In November we also had a really fun visit from Nate’s mom and one of his little brothers, Ben.  They came for Thanksgiving and we had a great time celebrating and showing Ben around the city, since it was his first time to Peru.

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{Top Left}  Nate and Ben getting ready to zip-line over the canyon  //  {Bottom Left}  Visiting one of our favorite lookouts with Nate’s mom and brother  //  {Top Right}  Yummy Thanksgiving spread  // {Middle Right}  Mammaw having a lightsaber battle with her grandboys  //  {Bottom Right}  Photo op at a park with Uncle Ben

December was a tough month for many reasons, both on a personal side and a ministry side which made for a difficult and discouraging time.   For the sake of privacy for others, I won’t detail any of the specifics here, but it was definitely a raw and stretching season, probably the most intense we’ve had so far in our 4 years on the field.  But we clung to the promises we know are true and clung to one another; in many ways it proved for Nate and me to be a sweet time of being able to continually encourage and minister to each other’s hearts in the midst of it all.   And it made us REALLY ready for the Goots to hurry up and get back! Thankfully they were right there with us (via technology) every step of the way.

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Christmastime in Arequipa
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Christmas lights in the Plaza

On the ministry side of things, we were in Christmas and end-of-the-year-planning mode.  We hosted a big evangelistic/outreach-focused Christmas dinner for the neighborhood surrounding the church, and it went really well.  We had more than 80 people in attendance, with about 2/3 of them being new faces.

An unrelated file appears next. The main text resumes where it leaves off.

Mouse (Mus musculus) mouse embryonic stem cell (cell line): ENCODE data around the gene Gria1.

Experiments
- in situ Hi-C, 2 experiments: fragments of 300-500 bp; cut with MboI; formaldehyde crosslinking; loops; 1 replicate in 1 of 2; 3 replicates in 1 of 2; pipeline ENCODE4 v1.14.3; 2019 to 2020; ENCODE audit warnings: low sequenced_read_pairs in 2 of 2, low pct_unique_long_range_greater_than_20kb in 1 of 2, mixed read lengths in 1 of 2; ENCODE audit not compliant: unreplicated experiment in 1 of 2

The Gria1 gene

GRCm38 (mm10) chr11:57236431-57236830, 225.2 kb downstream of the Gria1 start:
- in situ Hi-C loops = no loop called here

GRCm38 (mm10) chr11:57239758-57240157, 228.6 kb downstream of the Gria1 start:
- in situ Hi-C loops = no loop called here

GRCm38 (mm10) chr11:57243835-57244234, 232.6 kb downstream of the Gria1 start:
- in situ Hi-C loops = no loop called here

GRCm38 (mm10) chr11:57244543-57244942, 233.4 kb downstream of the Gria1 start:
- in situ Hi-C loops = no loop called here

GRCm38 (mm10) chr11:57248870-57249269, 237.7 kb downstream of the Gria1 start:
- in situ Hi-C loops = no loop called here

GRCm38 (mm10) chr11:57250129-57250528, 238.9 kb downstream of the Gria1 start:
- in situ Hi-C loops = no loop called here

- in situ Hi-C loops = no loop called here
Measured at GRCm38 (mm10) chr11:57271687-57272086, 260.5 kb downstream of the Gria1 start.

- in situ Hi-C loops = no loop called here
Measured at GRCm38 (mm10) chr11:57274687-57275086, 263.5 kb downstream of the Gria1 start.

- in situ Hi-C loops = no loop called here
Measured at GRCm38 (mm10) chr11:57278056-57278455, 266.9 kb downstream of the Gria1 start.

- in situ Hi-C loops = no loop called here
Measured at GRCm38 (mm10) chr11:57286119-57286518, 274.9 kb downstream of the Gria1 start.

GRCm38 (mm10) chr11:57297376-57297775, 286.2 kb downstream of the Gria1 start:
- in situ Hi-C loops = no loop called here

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Dec. 23, 2016: Christmas Outreach Dinner for the community surrounding La Roca

As I mentioned above, we rang in Christmas Day on the rooftop at midnight with hot chocolate and blankets as we watched the fireworks explode all over the city, and it was beautiful.  Later in the day, we celebrated with a few extras at our dinner table who needed a bit of extra care during the holiday season, and we were thankful for the chance to offer some love and community during a season that is difficult for so many.  The sanctuary at church was still decorated with twinkly lights from the Christmas Dinner a few days before, and it was beautiful to end the day with our evening service, celebrating and worshiping a God who loves us so much that he would come to us in the midst of our brokenness.

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Christmas Day 2016
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Christmas Day 2016 

The day after Christmas, we packed up and loaded the boys on a surprise last-minute trip to the beach.   It was just 3 nights away in a very humble hostel on the coast, but even with kind of rough accommodations and the fact that 2 of us got pretty sick, it was still really nice to get away just the 5 of us and sit on a beach.  We needed it.

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Dec. 26-29, 2016:  a few days away as a family on the Peruvian coast